Information system integration, enabling control and performance

Abstract: The literature has demonstrated the complex relationship between information system integration approaches, such as Enterprise Resource Planning systems, and management control. In this paper, we begin our analysis by focussing on just one aspect of information system integration, namely in terms of data architecture, commonly referred to as the single database concept. We argue that whilst this particular aspect of integration should be related to perceived system success, the variety of ways in which information might be drawn on in practice means it provides no strong basis for predicting a link to business unit performance. Instead, building on Adler and Borys [Adler, P., & Borys, B. (1996). Two types of bureaucracy: Enabling and coercive. Administrative Science Quarterly, 41(1), 61–90] we argue that the level of information system integration fosters the four design characteristics that make up an enabling approach to management control. Each of these in turn is related to both perceived system success and business unit performance. We present PLS analysis of survey data collected from 169 managers that broadly supports these expectations.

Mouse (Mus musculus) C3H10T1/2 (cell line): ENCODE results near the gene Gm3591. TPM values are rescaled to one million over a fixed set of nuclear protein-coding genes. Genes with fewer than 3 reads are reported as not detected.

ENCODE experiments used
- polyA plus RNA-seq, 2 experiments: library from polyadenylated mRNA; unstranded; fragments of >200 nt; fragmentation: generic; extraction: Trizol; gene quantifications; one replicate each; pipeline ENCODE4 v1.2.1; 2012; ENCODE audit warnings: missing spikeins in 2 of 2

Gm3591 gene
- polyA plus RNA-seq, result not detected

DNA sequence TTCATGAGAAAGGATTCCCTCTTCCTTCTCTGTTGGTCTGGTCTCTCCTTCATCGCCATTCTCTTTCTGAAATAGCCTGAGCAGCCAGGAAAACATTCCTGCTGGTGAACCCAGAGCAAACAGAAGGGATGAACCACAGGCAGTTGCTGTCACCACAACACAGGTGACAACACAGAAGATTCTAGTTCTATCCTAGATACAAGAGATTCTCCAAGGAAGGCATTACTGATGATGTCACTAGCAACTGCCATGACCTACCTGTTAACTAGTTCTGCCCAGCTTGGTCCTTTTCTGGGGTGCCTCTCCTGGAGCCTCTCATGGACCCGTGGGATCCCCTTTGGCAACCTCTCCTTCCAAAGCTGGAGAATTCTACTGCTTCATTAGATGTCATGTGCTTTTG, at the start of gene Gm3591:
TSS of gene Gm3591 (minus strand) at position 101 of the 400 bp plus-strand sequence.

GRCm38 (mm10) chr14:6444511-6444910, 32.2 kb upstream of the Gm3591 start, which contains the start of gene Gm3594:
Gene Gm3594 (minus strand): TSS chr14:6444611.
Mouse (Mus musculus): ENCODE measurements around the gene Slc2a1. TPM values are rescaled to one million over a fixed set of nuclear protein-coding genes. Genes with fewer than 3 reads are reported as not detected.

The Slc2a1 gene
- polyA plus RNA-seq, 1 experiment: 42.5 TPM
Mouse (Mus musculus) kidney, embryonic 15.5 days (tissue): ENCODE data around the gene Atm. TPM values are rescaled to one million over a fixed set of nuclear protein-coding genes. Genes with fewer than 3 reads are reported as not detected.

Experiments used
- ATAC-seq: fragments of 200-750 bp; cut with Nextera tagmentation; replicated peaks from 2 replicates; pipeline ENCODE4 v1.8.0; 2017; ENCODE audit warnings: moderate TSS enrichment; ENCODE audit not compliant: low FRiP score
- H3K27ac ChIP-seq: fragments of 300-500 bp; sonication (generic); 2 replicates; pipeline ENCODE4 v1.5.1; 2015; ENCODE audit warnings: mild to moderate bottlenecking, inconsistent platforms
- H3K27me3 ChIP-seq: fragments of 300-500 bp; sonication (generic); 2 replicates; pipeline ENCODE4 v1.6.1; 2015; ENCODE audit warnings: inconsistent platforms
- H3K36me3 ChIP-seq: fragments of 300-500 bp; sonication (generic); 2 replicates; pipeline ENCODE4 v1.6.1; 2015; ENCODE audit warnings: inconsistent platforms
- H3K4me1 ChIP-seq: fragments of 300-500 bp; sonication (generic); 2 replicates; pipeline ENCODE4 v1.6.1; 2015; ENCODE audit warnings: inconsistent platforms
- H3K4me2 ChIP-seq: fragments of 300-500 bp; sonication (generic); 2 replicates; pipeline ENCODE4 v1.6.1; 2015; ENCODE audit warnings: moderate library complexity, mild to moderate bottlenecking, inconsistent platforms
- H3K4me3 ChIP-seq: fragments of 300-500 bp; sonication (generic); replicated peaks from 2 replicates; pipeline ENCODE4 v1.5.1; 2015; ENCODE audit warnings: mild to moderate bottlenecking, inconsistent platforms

Approaches to information system integration(ISI), such as Enterprise Resource Planning (ERP) systems, which integrate and draw data from a common database, are fundamentally bound up with organisational processes of accounting. They seek to systematise and co-ordinate record keeping, the design and implementation of structures of categorisation and aggregation of transactions, ultimately allowing for the generation and manipulation of
comprehensive virtual perspectives on the nature and flow of operations and resources (Chapman,
2005). Such ISI has been argued to potentially tighten traditional forms of control, since it constrains
opportunities for individual choice, simultaneously enhancing the hierarchical visibility of
those choices that remain (Orlikowski, 1991; Sotto, 1997). However, ISI has also been argued (by vendors
not least) to support flexibility and innovation.

ISI potentially allows for the discovery and testing of assumptions and relationships, allowing managers
to drill down from abstract summary data through progressively more detailed records of organisational
activity (Davenport, 1998). Thus, ISI has been seen to present apparently contradictory potentials
of flexibility and control (Orlikowski, 1991).


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